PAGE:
Americans are losing faith in higher education, and college leaders should look in their mirrors for the reasons. According to a recent Gallup poll, only 48% of the public has “a great deal” or “quite a lot” of confidence in higher education. That’s 9% lower than in 2015, the largest drop among all the 16 institutions – including Congress, the presidency, banks, and newspapers – surveyed over that period.
The decline is largest among Republicans, whose confidence has fallen 17%, compared to a six-point drop among Democrats and a four-point slide with Independents. These results mirror a Pew Research Center survey last year, where 58% of Republicans and Republican-leaners said that colleges had a negative effect on the country (up from 45% the prior year). Conversely, 72% of Democrats and Democrat-leaners believed higher education had a positive effect, about the same as in prior years.
Partisan divide notwithstanding, a 2017 New America survey found that 58% of all adults believed that colleges put their own institutional interests ahead of those of students, and this suspicion was stronger among millennials, those individuals with the most recent experience in college.
Most Americans still believe advanced education is key to their children’s prosperity, but they are growing more critical of how universities go about their business, believing they are costly and inefficient, fail too many students, spend too much money on luxuries rather than learning, coddle rather than challenge students, and tolerate one athletics scandal after another.
It’s tempting for higher education leaders to minimize these concerns, viewing them merely as temporary symptoms of the general mistrust toward institutions that has seized the public. Tempting, but wrong. In fact, the academy needs self-examination; the longer it waits, the more public trust will erode. The time has come for higher education to pose tough questions and face inconvenient truths.
Its problems are real, and they will only worsen unless leaders confront them head on and get their houses in order. Here are two places to start:
Reward institutional performance. Public institutions have historically been funded based on student enrollment, rewarded for attracting more students regardless of whether they stay in school, learn much, or earn degrees. A better approach is performance funding, where public colleges are funded not for larger enrollments, but for achieving desirable goals like greater retention, better student learning, increased degree completion, and more graduates in high-demand fields.
Despite skepticism within the academy, performance funding, in various forms, is now underway in more than half the states. One recent study of Ohio, Indiana, and Tennessee found it led to increases in credit hours earned and timely degree completion at both two-year and four-year schools. Well-designed and sufficiently funded performance funding should be expanded; it leads institutions to focus more carefully on student success than do enrollment-driven models.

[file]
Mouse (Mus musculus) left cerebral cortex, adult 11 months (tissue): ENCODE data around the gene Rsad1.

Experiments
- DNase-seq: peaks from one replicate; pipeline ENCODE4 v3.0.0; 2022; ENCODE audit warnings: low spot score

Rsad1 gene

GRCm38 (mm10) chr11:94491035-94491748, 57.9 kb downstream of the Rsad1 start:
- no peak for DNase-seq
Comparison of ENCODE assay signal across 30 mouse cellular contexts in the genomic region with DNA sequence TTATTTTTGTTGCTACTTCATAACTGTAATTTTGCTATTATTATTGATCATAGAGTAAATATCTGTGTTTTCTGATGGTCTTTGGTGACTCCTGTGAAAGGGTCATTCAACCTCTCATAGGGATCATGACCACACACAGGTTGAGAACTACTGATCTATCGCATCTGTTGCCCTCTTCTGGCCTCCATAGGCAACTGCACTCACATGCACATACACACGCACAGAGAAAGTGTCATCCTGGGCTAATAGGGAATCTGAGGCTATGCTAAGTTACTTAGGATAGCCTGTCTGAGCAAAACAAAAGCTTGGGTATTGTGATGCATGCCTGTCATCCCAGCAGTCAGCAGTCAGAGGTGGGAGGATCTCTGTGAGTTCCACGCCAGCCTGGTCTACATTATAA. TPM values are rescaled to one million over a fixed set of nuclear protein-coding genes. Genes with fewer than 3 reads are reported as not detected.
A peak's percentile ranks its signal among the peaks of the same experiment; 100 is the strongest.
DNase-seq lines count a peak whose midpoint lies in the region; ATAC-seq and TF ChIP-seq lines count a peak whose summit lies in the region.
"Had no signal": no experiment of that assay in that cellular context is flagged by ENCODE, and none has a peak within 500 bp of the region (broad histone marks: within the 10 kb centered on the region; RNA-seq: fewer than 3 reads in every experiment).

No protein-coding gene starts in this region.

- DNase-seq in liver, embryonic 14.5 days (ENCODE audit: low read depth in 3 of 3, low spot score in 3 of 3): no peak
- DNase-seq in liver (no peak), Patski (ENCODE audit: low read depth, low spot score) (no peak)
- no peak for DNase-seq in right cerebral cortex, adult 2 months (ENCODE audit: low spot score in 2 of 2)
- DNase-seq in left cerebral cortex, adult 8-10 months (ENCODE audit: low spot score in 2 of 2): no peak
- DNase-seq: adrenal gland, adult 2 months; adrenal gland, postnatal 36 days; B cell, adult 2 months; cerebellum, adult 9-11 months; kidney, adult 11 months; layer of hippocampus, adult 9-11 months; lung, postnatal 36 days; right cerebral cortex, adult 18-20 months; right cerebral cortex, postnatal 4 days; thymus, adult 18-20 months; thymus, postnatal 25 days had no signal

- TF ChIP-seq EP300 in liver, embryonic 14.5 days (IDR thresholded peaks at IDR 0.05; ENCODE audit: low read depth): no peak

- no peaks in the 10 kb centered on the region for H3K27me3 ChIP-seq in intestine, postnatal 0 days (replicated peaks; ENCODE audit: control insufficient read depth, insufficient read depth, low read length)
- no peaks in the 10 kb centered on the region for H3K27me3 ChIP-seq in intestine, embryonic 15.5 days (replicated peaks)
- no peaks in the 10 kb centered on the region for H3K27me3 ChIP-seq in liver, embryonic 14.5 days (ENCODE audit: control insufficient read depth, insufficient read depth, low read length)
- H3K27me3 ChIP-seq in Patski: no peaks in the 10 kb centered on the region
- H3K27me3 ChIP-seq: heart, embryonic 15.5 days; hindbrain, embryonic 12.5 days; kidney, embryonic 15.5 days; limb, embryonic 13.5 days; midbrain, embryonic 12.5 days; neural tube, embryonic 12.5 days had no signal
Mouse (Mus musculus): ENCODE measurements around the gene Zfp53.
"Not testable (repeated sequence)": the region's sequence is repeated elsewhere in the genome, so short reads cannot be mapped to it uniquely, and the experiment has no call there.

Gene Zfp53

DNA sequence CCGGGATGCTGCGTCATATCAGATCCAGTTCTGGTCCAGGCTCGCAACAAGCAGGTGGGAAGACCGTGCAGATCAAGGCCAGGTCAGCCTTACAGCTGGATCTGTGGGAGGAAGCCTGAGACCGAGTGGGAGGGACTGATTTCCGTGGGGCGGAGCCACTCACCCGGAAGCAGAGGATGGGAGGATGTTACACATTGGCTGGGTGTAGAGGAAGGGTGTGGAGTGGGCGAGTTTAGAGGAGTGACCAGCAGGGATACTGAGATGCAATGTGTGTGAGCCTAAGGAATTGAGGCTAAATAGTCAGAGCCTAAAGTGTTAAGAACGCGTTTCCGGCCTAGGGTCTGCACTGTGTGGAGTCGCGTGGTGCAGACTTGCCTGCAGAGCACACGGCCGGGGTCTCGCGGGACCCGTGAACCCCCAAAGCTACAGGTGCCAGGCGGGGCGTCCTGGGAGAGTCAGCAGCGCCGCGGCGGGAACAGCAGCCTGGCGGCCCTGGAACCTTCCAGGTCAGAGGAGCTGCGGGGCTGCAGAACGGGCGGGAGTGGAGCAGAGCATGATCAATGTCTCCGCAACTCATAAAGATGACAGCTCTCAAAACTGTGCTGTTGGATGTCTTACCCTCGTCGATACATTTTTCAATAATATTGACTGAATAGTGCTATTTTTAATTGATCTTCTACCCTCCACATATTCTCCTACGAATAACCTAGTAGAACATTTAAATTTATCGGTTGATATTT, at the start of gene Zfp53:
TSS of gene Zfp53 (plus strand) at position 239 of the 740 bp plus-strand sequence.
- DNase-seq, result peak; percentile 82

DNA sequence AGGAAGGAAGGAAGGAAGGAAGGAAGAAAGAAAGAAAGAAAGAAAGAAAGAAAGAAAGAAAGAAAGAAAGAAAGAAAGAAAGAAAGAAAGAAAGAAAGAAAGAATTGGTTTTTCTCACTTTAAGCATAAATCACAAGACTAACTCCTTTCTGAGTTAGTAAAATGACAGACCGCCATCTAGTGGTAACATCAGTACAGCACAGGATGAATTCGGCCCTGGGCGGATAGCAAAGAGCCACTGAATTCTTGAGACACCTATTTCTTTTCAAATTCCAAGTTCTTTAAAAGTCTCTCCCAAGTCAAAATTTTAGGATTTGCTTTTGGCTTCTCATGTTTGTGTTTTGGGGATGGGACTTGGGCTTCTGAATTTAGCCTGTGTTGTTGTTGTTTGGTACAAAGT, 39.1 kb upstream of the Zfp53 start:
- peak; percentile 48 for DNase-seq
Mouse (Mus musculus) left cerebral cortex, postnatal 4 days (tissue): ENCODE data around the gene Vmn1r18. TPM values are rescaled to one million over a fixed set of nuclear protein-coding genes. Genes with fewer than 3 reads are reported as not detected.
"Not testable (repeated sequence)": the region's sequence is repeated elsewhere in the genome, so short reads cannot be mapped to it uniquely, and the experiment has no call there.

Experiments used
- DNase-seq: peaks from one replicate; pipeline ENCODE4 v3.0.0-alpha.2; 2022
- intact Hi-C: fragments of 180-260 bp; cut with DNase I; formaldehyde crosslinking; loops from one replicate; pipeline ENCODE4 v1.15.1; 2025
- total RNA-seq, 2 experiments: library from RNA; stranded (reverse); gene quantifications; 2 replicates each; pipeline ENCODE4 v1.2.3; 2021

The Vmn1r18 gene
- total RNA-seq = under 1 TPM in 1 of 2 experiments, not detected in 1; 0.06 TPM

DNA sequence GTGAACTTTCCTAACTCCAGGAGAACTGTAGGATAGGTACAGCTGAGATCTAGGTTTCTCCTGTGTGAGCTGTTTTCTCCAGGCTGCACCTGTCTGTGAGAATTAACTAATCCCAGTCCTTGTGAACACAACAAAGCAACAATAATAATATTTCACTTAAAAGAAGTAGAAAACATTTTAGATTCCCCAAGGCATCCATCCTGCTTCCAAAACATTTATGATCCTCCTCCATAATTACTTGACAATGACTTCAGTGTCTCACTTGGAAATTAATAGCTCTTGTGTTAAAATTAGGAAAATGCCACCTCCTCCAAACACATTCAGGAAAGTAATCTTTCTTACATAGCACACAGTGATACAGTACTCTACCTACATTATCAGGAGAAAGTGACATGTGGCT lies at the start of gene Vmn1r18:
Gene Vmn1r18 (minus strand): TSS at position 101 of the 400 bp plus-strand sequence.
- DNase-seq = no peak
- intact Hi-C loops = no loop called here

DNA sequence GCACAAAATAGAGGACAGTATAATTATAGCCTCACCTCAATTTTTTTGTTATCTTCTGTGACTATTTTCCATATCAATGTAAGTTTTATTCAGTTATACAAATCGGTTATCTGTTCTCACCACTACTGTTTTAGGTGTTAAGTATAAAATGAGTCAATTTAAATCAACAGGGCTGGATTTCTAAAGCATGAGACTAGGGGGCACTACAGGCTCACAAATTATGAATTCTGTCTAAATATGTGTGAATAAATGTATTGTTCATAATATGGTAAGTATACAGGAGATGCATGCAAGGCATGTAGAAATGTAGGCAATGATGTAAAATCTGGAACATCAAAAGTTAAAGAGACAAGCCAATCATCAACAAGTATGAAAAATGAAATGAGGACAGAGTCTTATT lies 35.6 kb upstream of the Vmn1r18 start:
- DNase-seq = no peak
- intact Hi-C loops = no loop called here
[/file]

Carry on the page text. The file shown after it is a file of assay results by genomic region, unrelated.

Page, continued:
Revamp college scholarships. Most financial aid offered by colleges is not based on students’ financial need. It’s distributed on what is deemed “merit,” simplistically equated with standardized test scores and high-school grades. Colleges use merit-based aid to attract high-scoring enrollees so they can tout higher institutional ACT/SAT scores, a heavily weighted component in annual rankings and ratings of colleges.
Not only is “merit” a too narrowly defined concept, of minimal validity predicting long-term success, it perpetuates an income gap in college attainment. One study found that since the 1990s, two- thirds of selective public universities reduced the share of enrolled students from the bottom 40% of the income scale while simultaneously increasing the share of students from the top 20% of the income ladder. Increased use of merit-based aid promoted this discouraging pattern.
It takes institutional courage to quit the ratings rat-race and replace merit awards, which go disproportionately to middle or upper-class students, with need-based aid that enables poor students to attend college. Franklin and Marshall College summoned that courage, when it ended almost all merit scholarships, redirecting those funds to students in financial need. The results? The percentage of Pell recipients more than doubled, overall enrollment held steady, and for those who care, Franklin and Marshall continues to fare well in national ratings. More colleges need to follow its lead.
Declining confidence in higher education is not merely a partisan issue. It signals that real reforms are necessary. Changing how we finance institutions and fund students are two changes that can restore some lost confidence.